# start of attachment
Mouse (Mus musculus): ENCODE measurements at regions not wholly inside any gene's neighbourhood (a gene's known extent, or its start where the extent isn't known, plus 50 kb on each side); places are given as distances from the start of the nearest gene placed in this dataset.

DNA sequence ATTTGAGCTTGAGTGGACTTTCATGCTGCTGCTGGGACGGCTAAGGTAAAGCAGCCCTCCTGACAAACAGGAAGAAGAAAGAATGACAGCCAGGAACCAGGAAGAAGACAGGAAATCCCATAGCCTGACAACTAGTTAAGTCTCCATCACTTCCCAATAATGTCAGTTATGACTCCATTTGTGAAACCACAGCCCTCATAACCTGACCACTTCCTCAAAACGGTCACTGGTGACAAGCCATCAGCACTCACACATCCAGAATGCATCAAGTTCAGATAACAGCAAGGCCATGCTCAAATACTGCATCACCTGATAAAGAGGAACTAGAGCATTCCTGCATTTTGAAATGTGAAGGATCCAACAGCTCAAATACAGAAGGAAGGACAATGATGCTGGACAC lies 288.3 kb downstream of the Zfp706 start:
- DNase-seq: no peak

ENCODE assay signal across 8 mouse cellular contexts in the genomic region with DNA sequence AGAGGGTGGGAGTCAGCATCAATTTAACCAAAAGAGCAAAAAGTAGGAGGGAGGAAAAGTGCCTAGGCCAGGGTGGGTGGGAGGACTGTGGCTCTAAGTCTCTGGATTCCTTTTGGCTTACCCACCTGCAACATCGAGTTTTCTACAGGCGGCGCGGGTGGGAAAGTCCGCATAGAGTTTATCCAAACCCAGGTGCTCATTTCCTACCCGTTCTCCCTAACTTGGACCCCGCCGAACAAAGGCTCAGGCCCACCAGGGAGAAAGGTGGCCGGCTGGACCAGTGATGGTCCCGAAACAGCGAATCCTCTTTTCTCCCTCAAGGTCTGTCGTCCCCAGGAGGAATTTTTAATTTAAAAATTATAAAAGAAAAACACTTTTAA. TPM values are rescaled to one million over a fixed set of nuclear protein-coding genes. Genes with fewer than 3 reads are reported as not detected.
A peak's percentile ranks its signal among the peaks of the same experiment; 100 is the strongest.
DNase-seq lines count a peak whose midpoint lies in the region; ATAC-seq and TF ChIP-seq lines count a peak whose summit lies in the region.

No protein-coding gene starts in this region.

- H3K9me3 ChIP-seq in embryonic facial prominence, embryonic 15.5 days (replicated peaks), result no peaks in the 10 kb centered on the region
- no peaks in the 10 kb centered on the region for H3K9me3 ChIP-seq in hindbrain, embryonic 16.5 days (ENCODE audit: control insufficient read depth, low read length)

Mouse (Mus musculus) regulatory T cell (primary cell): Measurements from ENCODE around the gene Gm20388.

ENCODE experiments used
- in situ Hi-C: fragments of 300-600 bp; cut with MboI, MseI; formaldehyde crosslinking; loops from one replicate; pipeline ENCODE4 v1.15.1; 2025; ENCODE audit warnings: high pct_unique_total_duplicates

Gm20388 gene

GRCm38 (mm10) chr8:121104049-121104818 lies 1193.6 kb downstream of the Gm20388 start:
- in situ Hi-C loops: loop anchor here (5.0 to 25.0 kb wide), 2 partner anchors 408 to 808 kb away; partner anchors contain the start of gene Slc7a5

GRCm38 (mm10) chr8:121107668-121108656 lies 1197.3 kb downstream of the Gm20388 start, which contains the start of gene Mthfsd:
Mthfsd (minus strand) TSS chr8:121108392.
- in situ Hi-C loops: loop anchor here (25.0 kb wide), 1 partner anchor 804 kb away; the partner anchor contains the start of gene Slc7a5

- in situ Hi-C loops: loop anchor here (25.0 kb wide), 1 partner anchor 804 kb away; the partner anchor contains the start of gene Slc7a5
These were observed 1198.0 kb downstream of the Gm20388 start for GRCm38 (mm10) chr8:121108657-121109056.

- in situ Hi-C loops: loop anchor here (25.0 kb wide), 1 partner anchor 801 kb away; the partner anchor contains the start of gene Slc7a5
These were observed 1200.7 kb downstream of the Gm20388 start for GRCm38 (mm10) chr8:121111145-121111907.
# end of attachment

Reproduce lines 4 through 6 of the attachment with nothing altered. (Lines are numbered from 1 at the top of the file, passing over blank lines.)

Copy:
ENCODE assay signal across 8 mouse cellular contexts in the genomic region with DNA sequence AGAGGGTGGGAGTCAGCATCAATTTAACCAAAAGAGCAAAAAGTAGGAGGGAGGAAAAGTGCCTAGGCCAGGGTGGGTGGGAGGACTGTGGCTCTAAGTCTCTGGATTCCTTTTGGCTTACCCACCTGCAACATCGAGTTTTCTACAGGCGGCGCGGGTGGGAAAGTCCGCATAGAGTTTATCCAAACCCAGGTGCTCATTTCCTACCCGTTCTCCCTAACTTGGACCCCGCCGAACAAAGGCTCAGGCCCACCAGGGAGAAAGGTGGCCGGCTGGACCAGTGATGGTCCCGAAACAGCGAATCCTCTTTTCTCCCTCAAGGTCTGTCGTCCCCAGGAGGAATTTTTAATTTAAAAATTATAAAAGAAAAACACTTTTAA. TPM values are rescaled to one million over a fixed set of nuclear protein-coding genes. Genes with fewer than 3 reads are reported as not detected.
A peak's percentile ranks its signal among the peaks of the same experiment; 100 is the strongest.
DNase-seq lines count a peak whose midpoint lies in the region; ATAC-seq and TF ChIP-seq lines count a peak whose summit lies in the region.